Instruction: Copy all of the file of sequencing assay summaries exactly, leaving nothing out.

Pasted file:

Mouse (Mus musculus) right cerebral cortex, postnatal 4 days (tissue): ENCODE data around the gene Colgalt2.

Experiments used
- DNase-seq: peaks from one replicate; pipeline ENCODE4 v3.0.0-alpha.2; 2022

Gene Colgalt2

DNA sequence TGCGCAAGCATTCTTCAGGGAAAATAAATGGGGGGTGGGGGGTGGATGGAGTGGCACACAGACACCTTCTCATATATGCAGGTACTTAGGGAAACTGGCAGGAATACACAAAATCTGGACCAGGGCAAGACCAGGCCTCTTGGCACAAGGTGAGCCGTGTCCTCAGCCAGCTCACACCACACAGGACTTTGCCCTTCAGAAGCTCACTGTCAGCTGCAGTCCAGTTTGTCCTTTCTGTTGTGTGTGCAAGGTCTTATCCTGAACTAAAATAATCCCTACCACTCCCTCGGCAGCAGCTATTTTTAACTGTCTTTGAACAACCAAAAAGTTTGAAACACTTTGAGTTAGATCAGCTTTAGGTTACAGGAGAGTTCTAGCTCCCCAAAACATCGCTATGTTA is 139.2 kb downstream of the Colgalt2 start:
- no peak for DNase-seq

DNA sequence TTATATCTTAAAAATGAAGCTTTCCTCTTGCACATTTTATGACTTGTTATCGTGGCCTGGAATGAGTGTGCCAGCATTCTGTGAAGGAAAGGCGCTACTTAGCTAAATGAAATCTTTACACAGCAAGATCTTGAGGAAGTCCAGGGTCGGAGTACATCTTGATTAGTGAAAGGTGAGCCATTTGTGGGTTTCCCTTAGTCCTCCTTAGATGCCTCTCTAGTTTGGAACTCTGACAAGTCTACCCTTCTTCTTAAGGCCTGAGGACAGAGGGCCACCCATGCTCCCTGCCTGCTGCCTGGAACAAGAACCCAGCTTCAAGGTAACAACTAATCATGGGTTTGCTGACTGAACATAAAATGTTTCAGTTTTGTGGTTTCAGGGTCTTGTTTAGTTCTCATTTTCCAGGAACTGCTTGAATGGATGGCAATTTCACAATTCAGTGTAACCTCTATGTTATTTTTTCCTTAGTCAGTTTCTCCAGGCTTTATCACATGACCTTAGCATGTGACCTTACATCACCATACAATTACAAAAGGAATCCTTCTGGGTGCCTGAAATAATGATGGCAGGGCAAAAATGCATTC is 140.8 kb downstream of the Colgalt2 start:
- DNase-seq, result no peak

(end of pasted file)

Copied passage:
Mouse (Mus musculus) right cerebral cortex, postnatal 4 days (tissue): ENCODE data around the gene Colgalt2.

Experiments used
- DNase-seq: peaks from one replicate; pipeline ENCODE4 v3.0.0-alpha.2; 2022

Gene Colgalt2

DNA sequence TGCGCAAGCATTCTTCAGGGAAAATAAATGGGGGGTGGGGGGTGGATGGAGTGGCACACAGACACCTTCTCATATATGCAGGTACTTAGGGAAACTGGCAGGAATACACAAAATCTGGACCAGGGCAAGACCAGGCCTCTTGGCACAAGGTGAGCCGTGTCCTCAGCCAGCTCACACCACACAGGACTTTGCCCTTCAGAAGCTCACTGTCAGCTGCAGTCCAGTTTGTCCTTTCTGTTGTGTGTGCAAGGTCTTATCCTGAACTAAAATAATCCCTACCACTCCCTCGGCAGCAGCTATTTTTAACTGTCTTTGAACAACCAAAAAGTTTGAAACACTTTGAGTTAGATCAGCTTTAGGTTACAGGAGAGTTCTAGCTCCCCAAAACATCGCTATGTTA is 139.2 kb downstream of the Colgalt2 start:
- no peak for DNase-seq

DNA sequence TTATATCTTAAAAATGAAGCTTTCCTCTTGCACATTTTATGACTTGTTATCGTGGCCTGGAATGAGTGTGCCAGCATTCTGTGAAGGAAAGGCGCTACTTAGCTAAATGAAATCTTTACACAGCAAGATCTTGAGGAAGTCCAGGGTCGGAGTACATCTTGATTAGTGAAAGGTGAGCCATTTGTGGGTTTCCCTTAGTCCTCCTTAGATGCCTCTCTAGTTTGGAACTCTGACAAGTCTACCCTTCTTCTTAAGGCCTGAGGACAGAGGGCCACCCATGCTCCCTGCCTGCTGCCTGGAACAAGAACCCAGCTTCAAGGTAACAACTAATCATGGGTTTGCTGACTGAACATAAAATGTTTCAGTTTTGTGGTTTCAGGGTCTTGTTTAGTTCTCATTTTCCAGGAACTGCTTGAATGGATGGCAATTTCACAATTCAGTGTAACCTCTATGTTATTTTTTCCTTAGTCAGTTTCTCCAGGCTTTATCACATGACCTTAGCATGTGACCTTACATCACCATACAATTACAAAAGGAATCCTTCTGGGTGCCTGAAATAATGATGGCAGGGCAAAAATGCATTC is 140.8 kb downstream of the Colgalt2 start:
- DNase-seq, result no peak